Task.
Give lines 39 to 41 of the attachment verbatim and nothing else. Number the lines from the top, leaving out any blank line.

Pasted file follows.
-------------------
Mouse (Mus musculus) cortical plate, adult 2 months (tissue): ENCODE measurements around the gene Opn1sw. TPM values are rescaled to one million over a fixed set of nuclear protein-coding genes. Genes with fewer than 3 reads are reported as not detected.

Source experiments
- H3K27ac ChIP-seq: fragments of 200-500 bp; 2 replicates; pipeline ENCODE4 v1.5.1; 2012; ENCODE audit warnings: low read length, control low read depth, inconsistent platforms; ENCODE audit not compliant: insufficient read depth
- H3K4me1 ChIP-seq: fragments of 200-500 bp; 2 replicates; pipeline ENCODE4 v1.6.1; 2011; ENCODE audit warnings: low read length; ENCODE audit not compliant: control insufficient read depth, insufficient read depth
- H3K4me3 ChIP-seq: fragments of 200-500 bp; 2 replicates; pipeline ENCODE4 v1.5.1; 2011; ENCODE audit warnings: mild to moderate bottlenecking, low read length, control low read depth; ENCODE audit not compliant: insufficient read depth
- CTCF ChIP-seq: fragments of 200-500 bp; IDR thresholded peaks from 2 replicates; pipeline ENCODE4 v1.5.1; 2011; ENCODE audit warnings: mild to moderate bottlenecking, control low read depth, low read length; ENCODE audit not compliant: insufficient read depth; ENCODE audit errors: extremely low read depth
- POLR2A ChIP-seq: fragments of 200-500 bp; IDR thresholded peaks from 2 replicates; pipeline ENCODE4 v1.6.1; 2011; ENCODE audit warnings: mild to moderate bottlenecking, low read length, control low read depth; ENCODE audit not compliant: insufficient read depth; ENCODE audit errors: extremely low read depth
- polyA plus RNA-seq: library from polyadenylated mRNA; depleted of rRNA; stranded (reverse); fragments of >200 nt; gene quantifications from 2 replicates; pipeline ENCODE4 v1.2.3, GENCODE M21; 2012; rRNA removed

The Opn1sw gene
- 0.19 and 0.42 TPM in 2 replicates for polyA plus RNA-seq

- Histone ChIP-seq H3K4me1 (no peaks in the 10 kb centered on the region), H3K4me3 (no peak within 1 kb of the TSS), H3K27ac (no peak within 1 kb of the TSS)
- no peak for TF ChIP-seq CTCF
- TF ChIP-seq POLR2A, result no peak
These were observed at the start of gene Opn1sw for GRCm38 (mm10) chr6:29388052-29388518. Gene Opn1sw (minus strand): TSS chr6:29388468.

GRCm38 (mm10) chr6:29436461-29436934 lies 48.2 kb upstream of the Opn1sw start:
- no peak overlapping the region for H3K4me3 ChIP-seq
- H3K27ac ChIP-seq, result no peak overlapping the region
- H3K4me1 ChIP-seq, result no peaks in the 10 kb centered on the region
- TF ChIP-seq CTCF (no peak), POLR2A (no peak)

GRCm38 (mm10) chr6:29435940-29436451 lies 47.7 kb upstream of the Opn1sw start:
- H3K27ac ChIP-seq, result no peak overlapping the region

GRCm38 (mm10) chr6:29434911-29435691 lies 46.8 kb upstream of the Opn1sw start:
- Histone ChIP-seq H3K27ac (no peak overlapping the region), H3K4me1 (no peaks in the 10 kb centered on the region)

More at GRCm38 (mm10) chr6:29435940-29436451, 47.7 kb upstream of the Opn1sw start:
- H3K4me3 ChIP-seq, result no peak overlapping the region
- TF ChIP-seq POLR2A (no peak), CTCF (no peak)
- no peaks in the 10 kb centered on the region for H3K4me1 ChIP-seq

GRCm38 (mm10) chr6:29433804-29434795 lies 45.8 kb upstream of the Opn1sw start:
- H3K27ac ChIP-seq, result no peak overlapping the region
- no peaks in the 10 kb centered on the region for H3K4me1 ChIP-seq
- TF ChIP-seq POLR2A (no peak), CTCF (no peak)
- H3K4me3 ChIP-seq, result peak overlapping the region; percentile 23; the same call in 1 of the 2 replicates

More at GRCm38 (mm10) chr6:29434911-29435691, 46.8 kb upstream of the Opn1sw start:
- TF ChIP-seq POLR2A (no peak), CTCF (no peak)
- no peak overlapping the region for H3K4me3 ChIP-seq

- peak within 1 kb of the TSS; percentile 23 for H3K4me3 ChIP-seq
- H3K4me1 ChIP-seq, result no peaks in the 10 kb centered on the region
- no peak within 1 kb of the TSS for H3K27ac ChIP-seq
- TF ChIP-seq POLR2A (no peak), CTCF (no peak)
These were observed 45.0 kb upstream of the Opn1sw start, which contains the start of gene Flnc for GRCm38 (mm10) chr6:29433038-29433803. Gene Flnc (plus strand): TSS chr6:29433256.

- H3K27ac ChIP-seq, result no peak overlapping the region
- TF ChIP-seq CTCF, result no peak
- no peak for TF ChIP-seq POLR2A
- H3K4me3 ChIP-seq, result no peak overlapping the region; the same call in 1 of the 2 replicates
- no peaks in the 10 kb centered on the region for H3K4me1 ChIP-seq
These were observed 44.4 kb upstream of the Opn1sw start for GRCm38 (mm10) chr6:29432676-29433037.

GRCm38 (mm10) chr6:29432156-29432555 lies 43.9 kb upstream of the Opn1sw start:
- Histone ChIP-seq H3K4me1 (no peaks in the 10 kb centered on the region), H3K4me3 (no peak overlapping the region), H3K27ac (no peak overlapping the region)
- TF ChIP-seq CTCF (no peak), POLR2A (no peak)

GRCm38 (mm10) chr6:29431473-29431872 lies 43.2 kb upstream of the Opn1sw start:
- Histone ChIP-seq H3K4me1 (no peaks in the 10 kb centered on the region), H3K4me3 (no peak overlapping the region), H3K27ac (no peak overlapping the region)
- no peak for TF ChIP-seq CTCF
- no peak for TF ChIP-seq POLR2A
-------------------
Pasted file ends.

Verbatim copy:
- TF ChIP-seq POLR2A (no peak), CTCF (no peak)
These were observed 45.0 kb upstream of the Opn1sw start, which contains the start of gene Flnc for GRCm38 (mm10) chr6:29433038-29433803. Gene Flnc (plus strand): TSS chr6:29433256.

- H3K27ac ChIP-seq, result no peak overlapping the region